You could soon be able to tune into free TV channels on YouTube as the feature is currently being tested with a small group of users in the US. It would put YouTube in more direct competition with Roku and Plex.
Originally reported by the Wall Street Journal (opens in new tab) and later confirmed by YouTube, the channels will be collected in a central hub that will give viewers the choice of what they want to watch, with various content partners signed up.
The idea is, according to YouTube, to “measure viewer interest”. If the new addition is well received by those testing it, it looks like it could see a wider launch later this year.
A key goal
There will also be cuts for YouTube – around 45 percent of advertising revenue, according to the WSJ report. This is exactly the same cut as advertising on YouTube videos, also created by content creators.
“YouTube is the only place viewers can find anything they want, and we’re always looking for new ways to give viewers a one-stop destination to more easily find, watch and enjoy the content that matters most to them to share,” YouTube said gizmodo (opens in new tab).
This is separate from the YouTube TV service, which charges a monthly fee in exchange for a multitude of TV channels streamed over the internet. It is also possible to buy movies and TV shows permanently from the YouTube interface.
Analysis: Television is constantly changing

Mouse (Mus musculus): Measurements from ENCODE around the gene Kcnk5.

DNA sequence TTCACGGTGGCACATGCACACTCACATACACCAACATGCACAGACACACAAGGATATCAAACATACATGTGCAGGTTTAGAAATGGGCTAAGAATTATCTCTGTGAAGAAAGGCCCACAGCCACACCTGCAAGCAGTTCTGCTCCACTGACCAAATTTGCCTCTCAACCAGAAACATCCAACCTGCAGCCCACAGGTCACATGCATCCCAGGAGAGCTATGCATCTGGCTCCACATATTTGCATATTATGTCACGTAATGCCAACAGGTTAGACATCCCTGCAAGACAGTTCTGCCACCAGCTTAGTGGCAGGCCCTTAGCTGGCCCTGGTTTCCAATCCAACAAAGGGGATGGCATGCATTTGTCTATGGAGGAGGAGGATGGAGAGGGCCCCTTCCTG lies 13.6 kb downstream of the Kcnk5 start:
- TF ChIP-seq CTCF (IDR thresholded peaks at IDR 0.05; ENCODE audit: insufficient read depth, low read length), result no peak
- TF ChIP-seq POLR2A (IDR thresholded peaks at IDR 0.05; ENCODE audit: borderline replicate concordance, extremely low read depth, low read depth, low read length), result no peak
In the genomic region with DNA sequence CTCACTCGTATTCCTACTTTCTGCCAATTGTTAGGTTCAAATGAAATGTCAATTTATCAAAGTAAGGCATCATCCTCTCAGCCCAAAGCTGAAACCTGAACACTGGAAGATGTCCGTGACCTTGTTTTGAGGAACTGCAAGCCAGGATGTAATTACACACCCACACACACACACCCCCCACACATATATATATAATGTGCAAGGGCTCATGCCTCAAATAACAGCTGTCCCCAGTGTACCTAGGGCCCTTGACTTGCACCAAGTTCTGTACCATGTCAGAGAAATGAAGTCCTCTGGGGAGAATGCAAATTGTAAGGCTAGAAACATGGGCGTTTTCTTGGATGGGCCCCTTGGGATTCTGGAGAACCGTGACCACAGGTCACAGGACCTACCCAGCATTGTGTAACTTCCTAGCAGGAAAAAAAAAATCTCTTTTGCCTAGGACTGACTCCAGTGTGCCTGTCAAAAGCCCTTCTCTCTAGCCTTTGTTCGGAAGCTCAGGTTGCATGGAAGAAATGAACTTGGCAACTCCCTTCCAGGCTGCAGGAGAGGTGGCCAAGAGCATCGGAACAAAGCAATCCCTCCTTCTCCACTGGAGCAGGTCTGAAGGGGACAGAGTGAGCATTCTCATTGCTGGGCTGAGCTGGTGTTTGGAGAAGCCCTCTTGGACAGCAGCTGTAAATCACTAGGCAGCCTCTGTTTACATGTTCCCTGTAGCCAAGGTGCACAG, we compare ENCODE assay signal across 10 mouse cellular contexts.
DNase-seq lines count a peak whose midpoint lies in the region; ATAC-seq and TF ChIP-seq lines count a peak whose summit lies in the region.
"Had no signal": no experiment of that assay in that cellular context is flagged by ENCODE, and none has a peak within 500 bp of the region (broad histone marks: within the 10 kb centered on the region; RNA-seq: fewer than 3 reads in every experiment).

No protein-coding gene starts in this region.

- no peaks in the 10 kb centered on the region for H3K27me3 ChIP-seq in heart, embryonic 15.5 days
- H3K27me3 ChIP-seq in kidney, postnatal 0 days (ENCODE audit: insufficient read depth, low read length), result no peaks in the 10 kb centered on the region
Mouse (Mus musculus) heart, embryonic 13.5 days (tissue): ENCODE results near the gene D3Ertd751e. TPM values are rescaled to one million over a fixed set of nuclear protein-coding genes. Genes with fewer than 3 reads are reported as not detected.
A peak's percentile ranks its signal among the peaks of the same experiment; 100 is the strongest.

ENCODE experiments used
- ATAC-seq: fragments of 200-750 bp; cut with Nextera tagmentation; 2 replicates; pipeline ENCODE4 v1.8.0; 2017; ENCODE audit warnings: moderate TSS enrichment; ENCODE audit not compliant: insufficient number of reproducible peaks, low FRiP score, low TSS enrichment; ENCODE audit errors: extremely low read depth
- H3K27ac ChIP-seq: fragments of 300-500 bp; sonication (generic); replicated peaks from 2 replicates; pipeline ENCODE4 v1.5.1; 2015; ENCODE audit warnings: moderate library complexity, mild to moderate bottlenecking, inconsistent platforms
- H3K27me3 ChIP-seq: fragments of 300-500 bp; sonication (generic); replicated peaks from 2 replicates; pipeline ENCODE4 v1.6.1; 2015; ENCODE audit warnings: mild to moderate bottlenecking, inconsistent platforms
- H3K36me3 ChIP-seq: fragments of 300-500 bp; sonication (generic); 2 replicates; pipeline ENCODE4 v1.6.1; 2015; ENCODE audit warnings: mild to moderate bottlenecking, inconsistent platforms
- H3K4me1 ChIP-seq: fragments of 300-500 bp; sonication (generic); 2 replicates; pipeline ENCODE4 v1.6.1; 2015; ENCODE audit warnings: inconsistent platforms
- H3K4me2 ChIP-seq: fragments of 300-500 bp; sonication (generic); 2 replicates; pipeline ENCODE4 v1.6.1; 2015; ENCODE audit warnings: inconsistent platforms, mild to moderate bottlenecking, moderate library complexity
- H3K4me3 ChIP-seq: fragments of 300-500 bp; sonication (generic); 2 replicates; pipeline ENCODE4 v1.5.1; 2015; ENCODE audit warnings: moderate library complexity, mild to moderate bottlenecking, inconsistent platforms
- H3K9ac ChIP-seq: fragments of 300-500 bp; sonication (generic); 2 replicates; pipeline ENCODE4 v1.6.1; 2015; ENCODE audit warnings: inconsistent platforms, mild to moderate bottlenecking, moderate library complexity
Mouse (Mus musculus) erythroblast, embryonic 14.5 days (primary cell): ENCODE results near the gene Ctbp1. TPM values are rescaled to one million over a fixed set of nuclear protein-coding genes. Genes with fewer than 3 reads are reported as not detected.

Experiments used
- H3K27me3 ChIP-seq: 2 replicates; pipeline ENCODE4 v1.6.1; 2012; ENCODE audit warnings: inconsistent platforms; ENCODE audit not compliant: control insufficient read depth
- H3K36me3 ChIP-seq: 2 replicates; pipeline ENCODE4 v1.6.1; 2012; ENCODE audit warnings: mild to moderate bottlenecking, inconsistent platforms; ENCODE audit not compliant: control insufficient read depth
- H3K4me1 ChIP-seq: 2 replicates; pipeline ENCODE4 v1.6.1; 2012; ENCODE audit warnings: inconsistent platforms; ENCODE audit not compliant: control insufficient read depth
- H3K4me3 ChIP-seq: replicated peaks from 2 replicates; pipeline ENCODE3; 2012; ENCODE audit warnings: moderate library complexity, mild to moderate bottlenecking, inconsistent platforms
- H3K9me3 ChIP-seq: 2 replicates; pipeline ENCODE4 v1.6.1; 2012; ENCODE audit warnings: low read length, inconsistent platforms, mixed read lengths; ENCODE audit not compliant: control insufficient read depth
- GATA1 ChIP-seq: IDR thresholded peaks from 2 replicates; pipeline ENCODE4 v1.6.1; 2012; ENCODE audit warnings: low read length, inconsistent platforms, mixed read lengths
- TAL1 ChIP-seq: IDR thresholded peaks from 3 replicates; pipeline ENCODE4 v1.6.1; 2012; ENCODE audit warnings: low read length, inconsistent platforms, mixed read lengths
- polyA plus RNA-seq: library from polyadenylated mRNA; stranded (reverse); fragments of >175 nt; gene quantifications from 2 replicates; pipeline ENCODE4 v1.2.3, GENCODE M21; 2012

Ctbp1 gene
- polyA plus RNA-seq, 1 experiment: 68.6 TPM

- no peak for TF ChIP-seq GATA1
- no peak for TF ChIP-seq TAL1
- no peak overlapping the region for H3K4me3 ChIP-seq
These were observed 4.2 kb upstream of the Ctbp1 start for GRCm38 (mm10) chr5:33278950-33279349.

YouTube has actually been experimenting with TV shows for a long time. Anything purchased through the Google TV interface can be accessed on YouTube, while numerous ad-supported programs have been added to the platform in March last year (opens in new tab).
This move is also in response to what other streaming platforms are doing. We’ve already mentioned Roku and Plex, which also offer free TV channels with ads, Netflix has launched a cheaper tier with ads, and Disney Plus is doing the same in March.
Add in all of the traditional types of television that still exist, and viewers have a massive choice when it comes to what they can watch (and how to watch it) – whether it’s live TV or certain shows.
Of course, YouTube wants to have a lot of eyeballs on its platform for as long as possible, and this is another step in that direction. Also see YouTube Shorts, another recent innovation to boost YouTube’s appeal.
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